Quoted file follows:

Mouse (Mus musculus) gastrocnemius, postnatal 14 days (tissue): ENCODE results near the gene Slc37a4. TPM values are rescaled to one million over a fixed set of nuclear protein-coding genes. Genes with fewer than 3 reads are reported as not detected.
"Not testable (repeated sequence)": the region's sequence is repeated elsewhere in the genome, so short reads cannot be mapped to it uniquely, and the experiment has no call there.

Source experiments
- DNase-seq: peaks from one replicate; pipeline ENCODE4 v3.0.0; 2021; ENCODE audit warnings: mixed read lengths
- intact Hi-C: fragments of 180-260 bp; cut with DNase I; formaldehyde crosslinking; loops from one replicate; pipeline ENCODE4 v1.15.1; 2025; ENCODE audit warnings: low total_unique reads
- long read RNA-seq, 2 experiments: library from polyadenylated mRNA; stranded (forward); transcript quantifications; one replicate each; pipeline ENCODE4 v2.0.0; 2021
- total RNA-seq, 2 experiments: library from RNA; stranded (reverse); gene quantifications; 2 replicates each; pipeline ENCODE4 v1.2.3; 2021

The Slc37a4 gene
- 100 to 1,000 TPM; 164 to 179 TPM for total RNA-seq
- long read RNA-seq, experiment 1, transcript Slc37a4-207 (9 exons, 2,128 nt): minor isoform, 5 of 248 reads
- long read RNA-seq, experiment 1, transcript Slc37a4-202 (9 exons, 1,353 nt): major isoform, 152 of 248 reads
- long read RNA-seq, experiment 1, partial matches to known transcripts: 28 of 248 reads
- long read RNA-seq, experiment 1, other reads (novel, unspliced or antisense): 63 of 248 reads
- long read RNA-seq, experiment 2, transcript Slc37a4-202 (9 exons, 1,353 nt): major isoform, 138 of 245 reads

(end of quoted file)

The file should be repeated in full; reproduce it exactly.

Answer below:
Mouse (Mus musculus) gastrocnemius, postnatal 14 days (tissue): ENCODE results near the gene Slc37a4. TPM values are rescaled to one million over a fixed set of nuclear protein-coding genes. Genes with fewer than 3 reads are reported as not detected.
"Not testable (repeated sequence)": the region's sequence is repeated elsewhere in the genome, so short reads cannot be mapped to it uniquely, and the experiment has no call there.

Source experiments
- DNase-seq: peaks from one replicate; pipeline ENCODE4 v3.0.0; 2021; ENCODE audit warnings: mixed read lengths
- intact Hi-C: fragments of 180-260 bp; cut with DNase I; formaldehyde crosslinking; loops from one replicate; pipeline ENCODE4 v1.15.1; 2025; ENCODE audit warnings: low total_unique reads
- long read RNA-seq, 2 experiments: library from polyadenylated mRNA; stranded (forward); transcript quantifications; one replicate each; pipeline ENCODE4 v2.0.0; 2021
- total RNA-seq, 2 experiments: library from RNA; stranded (reverse); gene quantifications; 2 replicates each; pipeline ENCODE4 v1.2.3; 2021

The Slc37a4 gene
- 100 to 1,000 TPM; 164 to 179 TPM for total RNA-seq
- long read RNA-seq, experiment 1, transcript Slc37a4-207 (9 exons, 2,128 nt): minor isoform, 5 of 248 reads
- long read RNA-seq, experiment 1, transcript Slc37a4-202 (9 exons, 1,353 nt): major isoform, 152 of 248 reads
- long read RNA-seq, experiment 1, partial matches to known transcripts: 28 of 248 reads
- long read RNA-seq, experiment 1, other reads (novel, unspliced or antisense): 63 of 248 reads
- long read RNA-seq, experiment 2, transcript Slc37a4-202 (9 exons, 1,353 nt): major isoform, 138 of 245 reads